Harris v. Kamp, et al.

Filing 29

Order signed by Judge James S. Gwin on 9/8/2021 granting Motion to dismiss for failure to state a claim (Related Doc # 15 ).(S,KM)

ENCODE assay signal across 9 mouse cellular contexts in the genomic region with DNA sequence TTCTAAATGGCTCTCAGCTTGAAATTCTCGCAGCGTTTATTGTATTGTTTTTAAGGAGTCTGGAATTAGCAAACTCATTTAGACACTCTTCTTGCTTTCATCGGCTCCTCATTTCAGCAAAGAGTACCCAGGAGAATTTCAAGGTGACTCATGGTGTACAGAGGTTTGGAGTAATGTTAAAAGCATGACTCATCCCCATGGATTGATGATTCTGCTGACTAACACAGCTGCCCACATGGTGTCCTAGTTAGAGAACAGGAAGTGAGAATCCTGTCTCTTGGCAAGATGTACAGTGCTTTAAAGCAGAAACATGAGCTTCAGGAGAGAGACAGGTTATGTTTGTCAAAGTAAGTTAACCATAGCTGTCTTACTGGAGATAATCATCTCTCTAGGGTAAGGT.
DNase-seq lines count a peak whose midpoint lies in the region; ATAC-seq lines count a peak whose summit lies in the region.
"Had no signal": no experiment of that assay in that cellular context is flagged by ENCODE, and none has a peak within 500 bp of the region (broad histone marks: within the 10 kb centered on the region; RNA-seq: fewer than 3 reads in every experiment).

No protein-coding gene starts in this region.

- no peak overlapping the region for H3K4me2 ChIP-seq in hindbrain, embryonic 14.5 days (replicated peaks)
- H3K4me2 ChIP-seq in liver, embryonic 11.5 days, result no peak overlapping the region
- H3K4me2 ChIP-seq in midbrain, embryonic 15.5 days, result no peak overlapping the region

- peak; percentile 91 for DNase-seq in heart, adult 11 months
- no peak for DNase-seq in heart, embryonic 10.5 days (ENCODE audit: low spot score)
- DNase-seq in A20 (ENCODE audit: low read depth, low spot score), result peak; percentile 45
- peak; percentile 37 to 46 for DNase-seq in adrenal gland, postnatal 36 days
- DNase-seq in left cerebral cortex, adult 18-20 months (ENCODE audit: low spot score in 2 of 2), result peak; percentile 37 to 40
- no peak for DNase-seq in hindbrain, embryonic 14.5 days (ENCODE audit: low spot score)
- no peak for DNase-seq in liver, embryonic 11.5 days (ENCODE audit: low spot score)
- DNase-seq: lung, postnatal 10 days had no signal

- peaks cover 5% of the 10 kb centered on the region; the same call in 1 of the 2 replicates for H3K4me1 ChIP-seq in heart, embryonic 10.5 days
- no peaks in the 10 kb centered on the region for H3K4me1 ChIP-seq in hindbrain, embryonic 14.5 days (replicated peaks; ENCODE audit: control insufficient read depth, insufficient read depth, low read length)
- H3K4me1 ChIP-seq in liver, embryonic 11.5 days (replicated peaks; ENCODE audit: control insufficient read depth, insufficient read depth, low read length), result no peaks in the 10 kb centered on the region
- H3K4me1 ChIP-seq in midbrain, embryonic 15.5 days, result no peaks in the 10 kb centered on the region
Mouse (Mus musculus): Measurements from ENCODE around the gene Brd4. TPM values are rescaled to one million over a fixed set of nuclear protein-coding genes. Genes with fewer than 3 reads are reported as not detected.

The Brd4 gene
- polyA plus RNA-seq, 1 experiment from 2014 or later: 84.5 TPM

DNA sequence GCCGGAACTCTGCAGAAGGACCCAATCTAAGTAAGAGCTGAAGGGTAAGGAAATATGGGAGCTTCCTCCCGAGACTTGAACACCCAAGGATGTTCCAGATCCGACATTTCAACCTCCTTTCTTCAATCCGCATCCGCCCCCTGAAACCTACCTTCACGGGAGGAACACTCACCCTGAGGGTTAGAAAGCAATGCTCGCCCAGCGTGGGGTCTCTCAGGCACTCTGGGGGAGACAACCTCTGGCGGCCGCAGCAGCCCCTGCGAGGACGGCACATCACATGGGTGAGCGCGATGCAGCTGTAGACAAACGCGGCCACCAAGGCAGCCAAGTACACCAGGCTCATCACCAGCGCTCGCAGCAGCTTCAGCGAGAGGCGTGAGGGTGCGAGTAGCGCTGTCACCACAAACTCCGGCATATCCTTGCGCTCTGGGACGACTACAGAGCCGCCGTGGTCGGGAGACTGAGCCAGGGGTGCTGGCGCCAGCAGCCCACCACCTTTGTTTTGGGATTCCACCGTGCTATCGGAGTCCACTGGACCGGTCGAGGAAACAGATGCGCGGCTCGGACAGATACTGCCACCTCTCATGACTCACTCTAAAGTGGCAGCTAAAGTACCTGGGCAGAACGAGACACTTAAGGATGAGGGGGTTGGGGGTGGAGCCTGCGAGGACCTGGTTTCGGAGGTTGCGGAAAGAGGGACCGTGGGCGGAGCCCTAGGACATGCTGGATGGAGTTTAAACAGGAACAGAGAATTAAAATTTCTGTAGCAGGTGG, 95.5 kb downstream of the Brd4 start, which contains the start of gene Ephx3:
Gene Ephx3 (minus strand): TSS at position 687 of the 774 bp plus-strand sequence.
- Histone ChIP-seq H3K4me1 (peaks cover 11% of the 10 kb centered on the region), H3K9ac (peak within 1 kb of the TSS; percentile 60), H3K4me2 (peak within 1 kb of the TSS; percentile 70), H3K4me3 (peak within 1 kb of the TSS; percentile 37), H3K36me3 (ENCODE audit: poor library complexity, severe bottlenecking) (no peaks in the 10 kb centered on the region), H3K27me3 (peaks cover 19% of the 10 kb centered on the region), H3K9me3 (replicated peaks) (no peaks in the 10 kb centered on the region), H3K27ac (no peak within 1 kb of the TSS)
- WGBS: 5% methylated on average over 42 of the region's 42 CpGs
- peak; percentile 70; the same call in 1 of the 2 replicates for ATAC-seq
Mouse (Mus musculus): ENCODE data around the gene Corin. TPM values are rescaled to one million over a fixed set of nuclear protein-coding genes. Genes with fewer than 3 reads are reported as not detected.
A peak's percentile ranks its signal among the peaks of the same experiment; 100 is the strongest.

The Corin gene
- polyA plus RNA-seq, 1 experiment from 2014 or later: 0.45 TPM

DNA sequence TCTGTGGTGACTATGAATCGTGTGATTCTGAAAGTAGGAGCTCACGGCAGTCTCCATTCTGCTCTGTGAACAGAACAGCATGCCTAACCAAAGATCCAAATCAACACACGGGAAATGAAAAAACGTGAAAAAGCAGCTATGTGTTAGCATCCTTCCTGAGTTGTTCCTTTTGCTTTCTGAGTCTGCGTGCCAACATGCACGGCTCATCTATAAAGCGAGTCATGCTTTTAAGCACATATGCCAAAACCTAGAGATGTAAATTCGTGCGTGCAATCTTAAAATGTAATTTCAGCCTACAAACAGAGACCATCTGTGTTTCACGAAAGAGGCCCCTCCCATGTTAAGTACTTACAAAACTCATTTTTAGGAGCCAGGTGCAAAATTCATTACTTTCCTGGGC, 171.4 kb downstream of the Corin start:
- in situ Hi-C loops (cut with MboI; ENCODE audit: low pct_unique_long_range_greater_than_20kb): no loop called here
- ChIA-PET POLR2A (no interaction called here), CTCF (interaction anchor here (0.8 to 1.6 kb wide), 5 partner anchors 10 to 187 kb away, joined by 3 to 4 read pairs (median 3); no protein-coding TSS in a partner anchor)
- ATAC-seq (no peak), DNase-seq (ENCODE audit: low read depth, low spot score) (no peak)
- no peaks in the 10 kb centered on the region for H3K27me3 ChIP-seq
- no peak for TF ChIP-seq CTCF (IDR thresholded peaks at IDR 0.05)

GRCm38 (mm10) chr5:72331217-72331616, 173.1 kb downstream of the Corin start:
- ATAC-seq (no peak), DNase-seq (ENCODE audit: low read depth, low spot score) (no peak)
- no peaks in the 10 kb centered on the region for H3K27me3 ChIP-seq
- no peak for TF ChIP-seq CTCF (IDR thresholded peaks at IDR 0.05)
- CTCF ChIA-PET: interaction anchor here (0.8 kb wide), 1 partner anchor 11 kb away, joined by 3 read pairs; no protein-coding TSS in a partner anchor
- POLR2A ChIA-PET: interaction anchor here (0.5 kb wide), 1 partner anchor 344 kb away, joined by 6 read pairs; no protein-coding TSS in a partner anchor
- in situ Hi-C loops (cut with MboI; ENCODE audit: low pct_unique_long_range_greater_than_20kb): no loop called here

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Case: 1:20-cv-02029-JG Doc #: 29 Filed: 09/08/21 1 of 9. PageID #: 211 UNITED STATES DISTRICT COURT NORTHERN DISTRICT OF OHIO -----------------------------------------------------------------BYRON HARRIS, : : Plaintiff, : : vs. : : CORRECTIONAL OFFICER : KAMP, 1 et al., : : Defendants. : ------------------------------------------------------------------ Case No. 1:20-cv-02029 OPINION & ORDER [Resolving Doc. 15] JAMES S. GWIN, UNITED STATES DISTRICT JUDGE: Plaintiff Byron Harris sues correctional officers, a warden, and the Ohio Department of Rehabilitation and Corrections (ODRC) under 42 U.S.C. § 1983 for Eighth and Fourteenth Amendment violations. Harris alleges that Defendants denied him a bathroom break for 90 minutes, subjected him to inadequate grievance procedures, and retaliated against him for filing grievances. Plaintiff also brings a negligence claim for failure to train and supervise. 2 Defendants filed a motion to dismiss for failure to state a claim. 3 For the following reasons, the Court GRANTS Defendant’s motion to dismiss. I. Background Assuming Plaintiff Harris’s allegations are true, 4 Defendant Correctional Officers mistreated him in multiple ways. Defendants Camp and Storer handcuffed Plaintiff tightly and refused to loosen the cuffs. 5 While Harris was restrained, he experienced panic attack symptoms. Defendant Camp denied the request to speak with his mental health liaison. 1 The Complaint misspells the names of Defendants Camp and Storer. Doc. 15 at 1. Doc. 6. 3 Doc. 15. 4 See Bibbo v. Dean Witter Reynolds, Inc., 151 F.3d 559, 561 (6th Cir. 1998). 5 Doc. 6 at ¶ 17. 2 Case: 1:20-cv-02029-JG Doc #: 29 Filed: 09/08/21 2 of 9. PageID #: 212 Case No. 1:20-cv-02029 Gwin, J. Defendant Camp also refused his requests for a bathroom break for 90 minutes, causing Plaintiff to soil himself. 6 Defendant Camp then verbally mocked Plaintiff as he took him to clean up. 7 Another correctional officer, Defendant Reed, called Plaintiff “pissy pants.” 8 According to Harris’s complaint, Plaintiff Harris filed “kites, informals and grievances” against Defendants Camp and Storer. 9 He alleges that Defendant Correctional Officers Hannen, Heydinger, and John Does 1-5 retaliated through “unfounded disciplinary reports” and write-ups. 10 Plaintiff sued Defendant Correctional Officers Camp, Hannen, Heydinger, Storer and Reed, along with Warden Shelden and five unnamed officials, under § 1983. Plaintiff claimed Eighth and Fourteenth Amendment violations. 11 Harris also brought a negligence claim against Warden Shelden, the five officials, and ODRC for failure to adequately train and supervise correctional officers. 12 Plaintiff sought $75,000 in compensatory and statutory damages and attorney’s fees for each of his § 1983 claims, and $70,000 for his negligence claim. 13 Defendants moved to dismiss the complaint. 14 II. Discussion Id. at ¶¶ 20-21. Id. at ¶ 22. 8 Id. at ¶ 25. 9 Id. at ¶ 24. 10 Id. 11 Id. at ¶¶ 29, 46. 12 Id. at ¶ 61. 13 Id. at 12. 6 7 14 Doc. 15. -2- Case: 1:20-cv-02029-JG Doc #: 29 Filed: 09/08/21 3 of 9. PageID #: 213 Case No. 1:20-cv-02029 Gwin, J. a. Motion to Dismiss Standard Defendant moves to dismiss for failure to state a claim upon which relief can be granted. 15 To survive a motion to dismiss, “a complaint must contain sufficient factual matter, accepted as true, to state a claim to relief that is plausible on its face.” 16 Plaintiff’s alleged facts must plausibly support his legal claim. When ruling on a 12(b)(6) motion, the court considers the facts in the light most favorable to the non-moving party. 17 b. Plaintiff’s Claims Against a State Agency and State Officials The Eleventh Amendment protects states, including state agencies, from liability in federal lawsuits. 18 Plaintiff sues ODRC, a state agency. The Eleventh Amendment stops federal courts from deciding claims against state agencies. The Eleventh Amendment also bars suits for money damages against state officials in their official capacity. 19 Plaintiff sues state employees in their official capacities for money damages. The Eleventh Amendment bars all of Plaintiff’s official capacity claims. c. Plaintiff’s § 1983 Claims Against Supervisors Plaintiff Harris can only demonstrate Defendants’ individual liability by showing Defendants were personally involved in unconstitutional behavior. 20 To impose supervisory liability, “a § 1983 plaintiff must show that a supervisory official at least 15 Fed. R. Civ. Pro. 12(b)(6). Republic Bank & Tr. Co. v. Bear Stearns & Co., 683 F.3d 239, 247 (6th Cir. 2012) (citing Ashcroft v. Iqbal, 556 U.S. 662, 678 (2009)). 17 Id. at 246. 18 Boler v. Earley, 865 F.3d 391, 409-10 (6th Cir. 2017). 16 19 Id. Rizzo v. Goode, 423 U.S. 362, 372-73 (1976); see also Heyerman v. Cnty. of Calhoun, 680 F.3d 642, 647 (6th Cir. 2012) (noting that “[p]ersons sued in their individual capacities under § 1983 can be held liable based only on their own unconstitutional behavior”). 20 -3- Case: 1:20-cv-02029-JG Doc #: 29 Filed: 09/08/21 4 of 9. PageID #: 214 Case No. 1:20-cv-02029 Gwin, J. implicitly authorized, approved or knowingly acquiesced in the unconstitutional conduct of the offending subordinate.” 21 Plaintiff Harris claims that Warden Shelden and the five unnamed officers are liable as supervisors. But he does not plead any allegations that they had knowledge of, approved, or acquiesced in the correctional officers’ misconduct. These claims cannot survive because Harris does not plead any supervisor personal involvement. d. Plaintiff’s Eighth Amendment Claim for Denial of a Bathroom Break The remaining claims are against the named correctional officers personally involved in the bathroom denial and grievance incidents. To state a § 1983 claim against these government officials, Plaintiff Harris must plead that they violated “clearly established statutory or constitutional rights of which a reasonable person would have known.” 22 Qualified immunity protects the correctional officers from liability unless (1) they violated a constitutional right, and (2) “the right was ‘clearly established’ at the time of the events.” 23 To determine whether a plaintiff states an Eighth Amendment violation, the Court employs the framework the Supreme Court described in Wilson v. Seiter. 24 Under this Seiter framework, a plaintiff must plead facts establishing an objective and a subjective element. 25 For the objective element, the plaintiff must first plead facts establishing that a sufficiently serious deprivation has occurred, as measured by 21 1984)). Grinter v. Knight, 532 F.3d 567, 575 (6th Cir. 2008) (quoting Bellamy v. Bradley, 729 F.2d 416, 421 (6th Cir. 22 Pearson v. Callahan, 555 U.S. 223, 231 (2009) (quoting Harlow v. Fitzgerald, 457 U.S. 800, 818 (1982)). Godawa v. Byrd, 798 F.3d 457, 463 (6th Cir. 2015) (quoting Cass v. City of Dayton, 770 F.3d 368, 374 (6th 23 Cir. 2014)). 24 25 501 U.S. 294, 298-300 (1991). Farmer v. Brennan, 511 U.S. 825, 835 (1994). -4- Case: 1:20-cv-02029-JG Doc #: 29 Filed: 09/08/21 5 of 9. PageID #: 215 Case No. 1:20-cv-02029 Gwin, J. “contemporary standards of decency.” 26 In a conditions-of-confinement claim like this one, a plaintiff meets the objective standard by showing that prison officials denied “the minimal civilized measure of life’s necessities.” 27 For the subjective element, plaintiffs must plead that prison officials acted with deliberate indifference. 28 To meet this standard, “the official must both be aware of facts from which the inference could be drawn that a substantial risk of serious harm exists, and he must also draw the inference.” 29 Plaintiff Harris alleges that the correctional officers violated the Eighth Amendment by denying him a bathroom break for 90 minutes. In the Sixth Circuit, bathroom break denial violates the Eighth Amendment when inmates are denied access for an “extended period” of time. 30 Denying an inmate a bathroom break for a six- to seven-hour period violates the Eighth Amendment under this standard. 31 By contrast, in a different case, the Sixth Circuit did not find prison official liability when the officials denied bathroom access for one hour and twenty minutes. 32 Here, Plaintiff Harris was denied a bathroom break for one hour and thirty minutes. 33 This does not qualify as an “extended period of time” under Sixth Circuit precedent. It is closer to the hour and twenty-minute denial for which the Sixth Circuit declined to impose liability than to the six-hour denial that is a clearly established Hudson v. McMilian, 503 U.S. 1, 8 (1992). Berkshire v. Dahl, 928 F.3d 520, 537 (6th Cir. 2019) 28 Id. 29 Id. at 535 (quoting Farmer v. Brennan, 511 U.S. 825, 837 (1994)). 30 Barker v. Goodrich, 649 F.3d 428, 434-36 (6th Cir. 2011). 31 Berkshire, 928 F.3d at 537-38. 32 Robinson v. Kandulski, 19-1221, 2019 WL 8165865, at *6 (6th Cir. Dec. 6, 2019), reh’g denied (Mar. 4, 2020). 26 27 33 Doc. 6 at ¶ 21. -5- Case: 1:20-cv-02029-JG Doc #: 29 Filed: 09/08/21 6 of 9. PageID #: 216 Case No. 1:20-cv-02029 Gwin, J. constitutional violation. Because it falls short of the required time period, Harris’s claim does not plead sufficient facts for the objective element of an Eighth Amendment violation. Even if Plaintiff had pled the objective element, his claim would fall short of sufficiently alleging the subjective element. Harris alleges that officers ignored him while he repeatedly asked for a bathroom break. 34 While this may be negligence, it does not show that Officer Camp was “aware of facts from which the inference could be drawn that a substantial risk of serious harm exists,” and “also [drew] the inference.” 35 To state a § 1983 claim against Officer Camp, Plaintiff Harris would need to sufficiently plead that Camp violated an Eighth Amendment right clearly established in August 2020. To be clearly established, “existing precedent must have placed the statutory or constitutional question beyond debate.” 36 Harris cannot make that showing here because a recent Sixth Circuit case held that denying a bathroom break for a similar time period did not violate a clearly established right. 37 e. Plaintiff’s Other Eighth Amendment Allegations Plaintiff also alleges that correctional officers violated the Eighth Amendment by denying him access to his mental health liaison while he was experiencing panic attack symptoms. These allegations do not rise to the level of a constitutional violation. For denial of medical care, the objective element is met where “the seriousness of a prisoner's needs for medical care is obvious even to a lay person.” 38 Psychological needs Id. at ¶ 20-21. Berkshire, 928 F.3d at 535 (quoting Farmer v. Brennan, 511 U.S. 825, 837 (1994)). 36 Ashcroft v. al-Kidd, 563 U.S. 731, 741 (2011). 37 Robinson, 2019 WL 8165865, at *6. 38 Blackmore v. Kalamazoo County, 390 F.3d 890, 899 (6th Cir. 2004). 34 35 -6- Case: 1:20-cv-02029-JG Doc #: 29 Filed: 09/08/21 7 of 9. PageID #: 217 Case No. 1:20-cv-02029 Gwin, J. can rise to this level, particularly those that involve suicidal thoughts. 39 To meet the subjective element, plaintiffs must plead allegations suggesting “deliberateness tantamount to intent to punish,” rather than “mere negligence.” 40 Plaintiff Harris’s allegations fall short. Other courts have held that allegations of denied treatment for panic attacks, without more information, fail to state a claim. 41 Even if the denial were serious enough to meet the objective standard, Harris does not plead any allegations that suggest deliberateness instead of negligence. Plaintiff’s verbal harassment allegations also fail to state a plausible claim for an Eighth Amendment violation. In the Sixth Circuit, “harassment and verbal abuse . . . do not constitute the type of infliction of pain that the Eighth Amendment prohibits.” 42 f. Plaintiff’s First Amendment Retaliation Claim Plaintiff alleges that prison officials retaliated against him for filing a grievance through baseless write-ups. To state a First Amendment retaliation claim, Plaintiff Harris must plead that (1) he engaged in protected conduct; (2) Defendants took an adverse action that “would deter a person of ordinary firmness from continuing to engage” in that protected conduct; and (3) there was a causal link, meaning that “the adverse action was motivated at least in part by the plaintiff’s protected conduct.” 43 Horn by Parks v. Madison County Fiscal Ct., 22 F.3d 653, 660 (6th Cir. 1994). Id. 41 See, e.g., Lee v. Corizon Health, 20-1216-JDT-CGC, 2020 WL 5797920, at *3 (W.D. Tenn. Sept. 28, 2020); Jackson v. Williams, 10-CV-14985, 2012 WL 3597187, at *8 (E.D. Mich. Aug. 20, 2012). 42 Johnson v. Unknown Dellatifa, 357 F.3d 539, 546 (6th Cir. 2004). 39 40 43 Thaddeus-X v. Blatter, 175 F.3d 378, 394 (6th Cir. 1999). -7- Case: 1:20-cv-02029-JG Doc #: 29 Filed: 09/08/21 8 of 9. PageID #: 218 Case No. 1:20-cv-02029 Gwin, J. Plaintiff Harris’s retaliation claim fails to state a claim on the third element: causation. Harris sufficiently pleads the first element, protected conduct, because filing a grievance is constitutionally protected. 44 Harris also states facts supporting a plausible inference of the second element, adverse action. Disciplinary tickets can qualify as adverse actions if the consequences from those tickets are significant enough to deter a person of ordinary firmness from filing a grievance. 45 Plaintiff Harris’s retaliation claim fails on the third element because he does not plead a causal link between his grievances and the disciplinary tickets. “[C]onclusory allegations of retaliatory motive ‘unsupported by material facts’” are insufficient to state a § 1983 retaliation claim. 46 At the pleading stage, a plaintiff’s retaliation claim can survive with some facts allowing a reasonable inference, such as a “chronology of events” suggesting “retaliatory animus.” 47 Here, however, Harris does not offer any facts linking the write-ups to his grievances. The officers involved in the grieved incident are different from the officers involved in the write-ups. He offers no chronology, and no facts supporting his allegation that the reports were “unfounded.” 48 Without any facts from which the Court can infer a causal link, the retaliation allegations fail to state a claim. g. Plaintiff’s Fourteenth Amendment Claims Hill v. Lappin, 630 F.3d 468, 472 (6th Cir. 2010). Thomas v. Eby, 481 F.3d 434, 441 (6th Cir. 2007). 46 Harbin-Bey v. Rutter, 420 F.3d 571, 580 (6th Cir. 2005). 47 Manning v. Bolden, 25 Fed. Appx. 269, at *2 (6th Cir. 2001) (unpublished). 44 45 48 Doc. 6 at ¶ 24. -8- Case: 1:20-cv-02029-JG Doc #: 29 Filed: 09/08/21 9 of 9. PageID #: 219 Case No. 1:20-cv-02029 Gwin, J. Plaintiff Harris also alleges that the prison grievance procedure violated his Fourteenth Amendment due process rights. “There is no constitutional right to an effective grievance procedure.” 49 “Prison officials may not be held liable for denying grievances.” 50 In addition, responding to a grievance or otherwise participating in the grievance procedure is insufficient to trigger liability for a prison official under § 1983. 51 The nature of Plaintiff’s allegations about the grievance procedure is unclear. He alleges that he filed “kites, informals, and grievances” and experienced retaliation as a result, but also alleges that prison officials caused him to miss deadlines for filing kites, informals, and grievances. 52 The Court assumes the truth of Plaintiff’s allegations by assuming that he filed some grievances but was unable to file others. Yet Plaintiff offers no facts about the delays or prison officials’ involvement in those delays. His allegations do not support a plausible claim for relief under the Fourteenth Amendment. III. Conclusion For the foregoing reasons, the Court GRANTS Defendant’s motion to dismiss. IT IS SO ORDERED. Dated: September 8, 2021 s/ James S. Gwin JAMES S. GWIN UNITED STATES DISTRICT JUDGE Williams v. Washington, 20-1125, 2020 WL 4592924, at *2 (6th Cir. Aug. 4, 2020). Id. 51 Shehee v. Luttrell, 199 F.3d. 295, 300 (6th Cir. 1999). 49 50 52 Doc. 6 at ¶¶ 24, 57. -9-